Answering children's questions about ghosts

Most children will understand that what we see and hear and feel may come from within as well as from external phenomena. They need this understanding to cope with their own experiences.

At some time, there will be an encounter with a child who reports having just seen a tiger at the end of the road, or somesuch. There are three possibilities:

(1) there really was a tiger in the neighbourhood, unlikely in the neighbourhoods of most on this list, but not totally impossible.

(2) the experience was the combination of some real event, not a tiger, and an overwrought imagination.

(3) they were lying.

This seems to me a good basis for talking about ghosts. Is (1), for these apparitions, a possibility?

Not just external phenomena, but what is inside of us, is mysterious. If anything, our inner world is the more mysterious place. It is capable of the most remarkable creations - the source both of artistic and scientific creativity and of delusion, hallucination and madness. What is even more remarkable are well-documented experiences of mass hallucination. We need to understand this, and our children (who I think know it when they are young) should not be allowed to forget this fact.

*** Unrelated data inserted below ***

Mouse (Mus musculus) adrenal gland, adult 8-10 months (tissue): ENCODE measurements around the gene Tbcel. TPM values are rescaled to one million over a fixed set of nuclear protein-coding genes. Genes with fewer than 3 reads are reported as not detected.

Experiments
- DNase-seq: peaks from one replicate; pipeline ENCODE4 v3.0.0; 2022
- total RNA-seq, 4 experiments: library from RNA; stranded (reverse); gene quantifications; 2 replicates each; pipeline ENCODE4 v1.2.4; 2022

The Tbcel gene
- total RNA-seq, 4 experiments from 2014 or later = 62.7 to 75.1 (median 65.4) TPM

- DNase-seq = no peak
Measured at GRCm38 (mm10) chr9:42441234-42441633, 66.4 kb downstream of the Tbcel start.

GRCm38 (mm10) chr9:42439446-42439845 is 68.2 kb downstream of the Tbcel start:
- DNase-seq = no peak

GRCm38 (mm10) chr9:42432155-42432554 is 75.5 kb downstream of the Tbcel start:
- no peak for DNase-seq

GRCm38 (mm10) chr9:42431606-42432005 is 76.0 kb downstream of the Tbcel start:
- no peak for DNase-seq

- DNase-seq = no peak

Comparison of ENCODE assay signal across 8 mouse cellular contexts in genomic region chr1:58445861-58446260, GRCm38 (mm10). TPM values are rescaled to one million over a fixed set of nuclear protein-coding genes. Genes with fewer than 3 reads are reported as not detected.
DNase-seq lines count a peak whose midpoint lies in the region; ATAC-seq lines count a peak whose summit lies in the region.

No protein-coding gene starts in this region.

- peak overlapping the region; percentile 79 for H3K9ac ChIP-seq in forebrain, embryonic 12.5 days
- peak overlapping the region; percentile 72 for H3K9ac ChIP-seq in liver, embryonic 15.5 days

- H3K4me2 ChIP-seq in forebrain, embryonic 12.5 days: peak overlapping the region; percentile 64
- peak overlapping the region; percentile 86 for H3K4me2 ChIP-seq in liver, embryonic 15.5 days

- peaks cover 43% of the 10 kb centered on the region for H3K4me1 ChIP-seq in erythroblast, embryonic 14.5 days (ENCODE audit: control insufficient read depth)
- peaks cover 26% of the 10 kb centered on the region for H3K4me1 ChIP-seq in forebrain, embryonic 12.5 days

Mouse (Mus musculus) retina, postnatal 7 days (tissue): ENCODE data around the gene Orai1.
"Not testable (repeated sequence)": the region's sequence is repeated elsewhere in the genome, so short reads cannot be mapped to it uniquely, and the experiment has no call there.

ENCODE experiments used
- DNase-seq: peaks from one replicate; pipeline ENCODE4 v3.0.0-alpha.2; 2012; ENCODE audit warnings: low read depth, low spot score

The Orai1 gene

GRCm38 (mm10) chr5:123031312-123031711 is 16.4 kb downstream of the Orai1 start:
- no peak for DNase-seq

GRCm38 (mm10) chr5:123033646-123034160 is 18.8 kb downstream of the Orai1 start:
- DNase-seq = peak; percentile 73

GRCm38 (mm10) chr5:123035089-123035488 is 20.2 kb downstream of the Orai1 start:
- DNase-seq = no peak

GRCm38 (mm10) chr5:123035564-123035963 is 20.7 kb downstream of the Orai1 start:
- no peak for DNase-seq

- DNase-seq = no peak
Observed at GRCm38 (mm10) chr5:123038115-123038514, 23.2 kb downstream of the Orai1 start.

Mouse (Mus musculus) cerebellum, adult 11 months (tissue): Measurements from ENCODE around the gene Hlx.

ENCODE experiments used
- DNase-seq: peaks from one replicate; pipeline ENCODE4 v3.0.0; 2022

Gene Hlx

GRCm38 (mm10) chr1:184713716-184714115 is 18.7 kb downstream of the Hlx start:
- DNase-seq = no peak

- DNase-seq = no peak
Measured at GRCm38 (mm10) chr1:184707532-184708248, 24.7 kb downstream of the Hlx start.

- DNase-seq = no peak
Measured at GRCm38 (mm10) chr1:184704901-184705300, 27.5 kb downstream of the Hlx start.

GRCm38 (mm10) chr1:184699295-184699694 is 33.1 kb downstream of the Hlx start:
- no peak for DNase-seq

There may come a time in our experience when understanding such matters is crucial to our survival as functioning humans. The film "A Brilliant Mind" is etched in my memory. Nash found the resources to function, in spite of his delusionary experiences, because he finally found a way to identify the creatures who appeared in those experiences as actors who were the creation of his own internal mental processing. For one thing, they did not age as was the case with normal humans. Part of the brilliance of the film is that it carries its audience some part of the way with Nash in the early stages of his delusionary experience. There is, here, the basis for some pretty interesting discussion with the younger members of our communities.

John Maindonald Canberra, Australia.

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